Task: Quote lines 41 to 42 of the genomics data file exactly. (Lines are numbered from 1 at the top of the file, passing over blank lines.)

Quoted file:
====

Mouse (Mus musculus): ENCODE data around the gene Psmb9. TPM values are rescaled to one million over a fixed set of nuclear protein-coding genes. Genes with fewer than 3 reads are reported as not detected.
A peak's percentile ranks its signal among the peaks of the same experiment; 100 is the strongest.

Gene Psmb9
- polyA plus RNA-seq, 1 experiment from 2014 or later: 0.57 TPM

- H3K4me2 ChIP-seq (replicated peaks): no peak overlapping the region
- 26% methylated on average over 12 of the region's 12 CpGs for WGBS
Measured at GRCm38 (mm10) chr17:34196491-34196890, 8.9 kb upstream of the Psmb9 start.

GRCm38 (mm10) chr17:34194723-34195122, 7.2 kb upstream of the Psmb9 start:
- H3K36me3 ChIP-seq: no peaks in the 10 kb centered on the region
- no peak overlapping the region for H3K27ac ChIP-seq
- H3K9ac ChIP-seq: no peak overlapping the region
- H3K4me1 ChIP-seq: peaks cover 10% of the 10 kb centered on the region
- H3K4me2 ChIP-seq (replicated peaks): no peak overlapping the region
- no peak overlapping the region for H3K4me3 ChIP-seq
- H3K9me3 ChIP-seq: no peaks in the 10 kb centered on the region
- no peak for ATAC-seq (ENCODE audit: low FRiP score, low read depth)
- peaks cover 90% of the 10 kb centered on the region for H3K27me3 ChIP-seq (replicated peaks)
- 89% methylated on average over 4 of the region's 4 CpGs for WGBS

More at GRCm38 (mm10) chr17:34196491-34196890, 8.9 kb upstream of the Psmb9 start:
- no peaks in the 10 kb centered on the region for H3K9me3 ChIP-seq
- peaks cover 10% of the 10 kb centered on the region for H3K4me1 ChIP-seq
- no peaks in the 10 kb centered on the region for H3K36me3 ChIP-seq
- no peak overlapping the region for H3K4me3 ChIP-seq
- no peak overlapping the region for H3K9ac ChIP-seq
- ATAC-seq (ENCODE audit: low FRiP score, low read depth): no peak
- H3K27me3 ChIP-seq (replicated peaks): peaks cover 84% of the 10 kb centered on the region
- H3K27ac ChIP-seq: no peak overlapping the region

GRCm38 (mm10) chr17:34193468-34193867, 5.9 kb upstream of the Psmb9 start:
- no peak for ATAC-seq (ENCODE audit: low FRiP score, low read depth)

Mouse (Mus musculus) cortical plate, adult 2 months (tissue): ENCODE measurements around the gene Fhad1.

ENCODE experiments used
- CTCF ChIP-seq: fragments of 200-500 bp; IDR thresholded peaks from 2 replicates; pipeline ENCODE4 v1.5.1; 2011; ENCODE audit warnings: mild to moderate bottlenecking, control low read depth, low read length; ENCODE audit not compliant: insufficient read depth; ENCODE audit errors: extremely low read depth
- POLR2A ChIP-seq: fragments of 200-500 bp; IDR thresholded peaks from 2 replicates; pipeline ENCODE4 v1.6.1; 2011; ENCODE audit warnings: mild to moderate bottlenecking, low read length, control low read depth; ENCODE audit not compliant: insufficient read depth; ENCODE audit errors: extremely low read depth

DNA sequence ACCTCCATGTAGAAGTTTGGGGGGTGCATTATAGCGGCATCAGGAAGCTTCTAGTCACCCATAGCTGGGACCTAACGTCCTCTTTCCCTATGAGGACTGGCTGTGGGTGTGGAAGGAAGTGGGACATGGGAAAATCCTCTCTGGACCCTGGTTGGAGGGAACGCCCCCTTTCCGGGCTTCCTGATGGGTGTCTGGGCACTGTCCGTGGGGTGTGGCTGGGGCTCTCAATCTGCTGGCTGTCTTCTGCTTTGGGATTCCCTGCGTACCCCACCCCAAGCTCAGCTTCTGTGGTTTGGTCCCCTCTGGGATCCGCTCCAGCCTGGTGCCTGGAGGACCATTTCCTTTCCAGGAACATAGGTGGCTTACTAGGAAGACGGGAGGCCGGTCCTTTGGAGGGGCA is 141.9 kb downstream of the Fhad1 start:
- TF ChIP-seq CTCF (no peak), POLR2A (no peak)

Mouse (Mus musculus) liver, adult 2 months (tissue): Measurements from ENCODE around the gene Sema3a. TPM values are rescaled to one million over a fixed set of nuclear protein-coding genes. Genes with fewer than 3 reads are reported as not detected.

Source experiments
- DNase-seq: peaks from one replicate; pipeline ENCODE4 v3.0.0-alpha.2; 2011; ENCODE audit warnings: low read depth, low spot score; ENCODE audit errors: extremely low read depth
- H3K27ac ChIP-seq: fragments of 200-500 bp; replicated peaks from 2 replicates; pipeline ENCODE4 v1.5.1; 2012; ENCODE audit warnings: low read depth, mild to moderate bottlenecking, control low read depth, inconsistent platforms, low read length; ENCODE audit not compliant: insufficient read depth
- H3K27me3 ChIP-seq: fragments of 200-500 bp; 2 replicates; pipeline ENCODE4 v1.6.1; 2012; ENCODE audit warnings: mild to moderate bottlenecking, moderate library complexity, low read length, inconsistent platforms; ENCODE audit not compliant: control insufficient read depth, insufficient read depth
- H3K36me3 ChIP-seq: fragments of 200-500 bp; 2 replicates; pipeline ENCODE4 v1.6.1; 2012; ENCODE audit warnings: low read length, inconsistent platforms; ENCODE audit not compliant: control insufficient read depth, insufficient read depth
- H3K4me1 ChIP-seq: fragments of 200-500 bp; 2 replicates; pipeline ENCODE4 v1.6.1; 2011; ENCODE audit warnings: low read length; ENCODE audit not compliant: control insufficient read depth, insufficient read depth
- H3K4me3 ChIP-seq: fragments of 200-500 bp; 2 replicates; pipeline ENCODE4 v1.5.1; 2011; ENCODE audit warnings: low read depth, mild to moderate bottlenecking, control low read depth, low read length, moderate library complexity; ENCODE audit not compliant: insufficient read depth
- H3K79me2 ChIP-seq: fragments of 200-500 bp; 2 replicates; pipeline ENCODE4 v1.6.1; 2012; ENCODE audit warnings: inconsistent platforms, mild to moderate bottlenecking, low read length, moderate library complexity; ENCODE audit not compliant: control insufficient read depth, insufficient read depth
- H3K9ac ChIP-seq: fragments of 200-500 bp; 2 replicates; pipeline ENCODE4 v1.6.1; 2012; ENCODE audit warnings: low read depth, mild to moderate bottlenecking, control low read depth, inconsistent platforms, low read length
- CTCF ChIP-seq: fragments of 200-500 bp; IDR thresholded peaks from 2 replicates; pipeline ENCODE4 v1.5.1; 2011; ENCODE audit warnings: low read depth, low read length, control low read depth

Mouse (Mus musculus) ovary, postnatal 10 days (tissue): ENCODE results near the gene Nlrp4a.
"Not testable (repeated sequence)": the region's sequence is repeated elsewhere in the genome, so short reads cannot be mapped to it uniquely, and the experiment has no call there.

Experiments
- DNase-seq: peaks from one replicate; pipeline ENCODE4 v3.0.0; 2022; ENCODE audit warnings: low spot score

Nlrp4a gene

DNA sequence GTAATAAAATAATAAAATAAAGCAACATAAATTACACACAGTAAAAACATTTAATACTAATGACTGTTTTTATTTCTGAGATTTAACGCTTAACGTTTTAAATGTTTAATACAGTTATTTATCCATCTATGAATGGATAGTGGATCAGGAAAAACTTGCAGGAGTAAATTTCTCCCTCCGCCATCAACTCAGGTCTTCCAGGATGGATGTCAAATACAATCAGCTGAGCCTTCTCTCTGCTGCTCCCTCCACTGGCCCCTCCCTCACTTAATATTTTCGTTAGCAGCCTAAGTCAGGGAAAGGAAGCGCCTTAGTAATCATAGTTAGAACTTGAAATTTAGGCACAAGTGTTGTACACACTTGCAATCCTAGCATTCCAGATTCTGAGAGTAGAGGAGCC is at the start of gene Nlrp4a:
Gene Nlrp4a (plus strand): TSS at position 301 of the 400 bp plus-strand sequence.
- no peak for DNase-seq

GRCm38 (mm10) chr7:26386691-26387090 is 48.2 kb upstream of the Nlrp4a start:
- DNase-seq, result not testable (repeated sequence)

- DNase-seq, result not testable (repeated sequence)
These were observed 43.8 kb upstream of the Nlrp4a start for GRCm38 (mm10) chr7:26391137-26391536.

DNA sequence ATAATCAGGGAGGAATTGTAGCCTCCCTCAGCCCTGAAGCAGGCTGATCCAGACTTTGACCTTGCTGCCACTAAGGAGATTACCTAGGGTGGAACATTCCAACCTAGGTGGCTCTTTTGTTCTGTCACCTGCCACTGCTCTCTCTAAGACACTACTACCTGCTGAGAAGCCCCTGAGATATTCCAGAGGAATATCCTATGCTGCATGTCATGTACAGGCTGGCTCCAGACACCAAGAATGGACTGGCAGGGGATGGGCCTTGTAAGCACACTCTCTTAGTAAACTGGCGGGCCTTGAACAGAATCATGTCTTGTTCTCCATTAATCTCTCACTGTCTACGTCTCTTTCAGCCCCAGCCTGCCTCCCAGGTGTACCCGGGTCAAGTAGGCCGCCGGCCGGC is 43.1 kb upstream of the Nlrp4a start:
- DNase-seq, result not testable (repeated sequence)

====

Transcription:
- H3K36me3 ChIP-seq: fragments of 200-500 bp; 2 replicates; pipeline ENCODE4 v1.6.1; 2012; ENCODE audit warnings: low read length, inconsistent platforms; ENCODE audit not compliant: control insufficient read depth, insufficient read depth
- H3K4me1 ChIP-seq: fragments of 200-500 bp; 2 replicates; pipeline ENCODE4 v1.6.1; 2011; ENCODE audit warnings: low read length; ENCODE audit not compliant: control insufficient read depth, insufficient read depth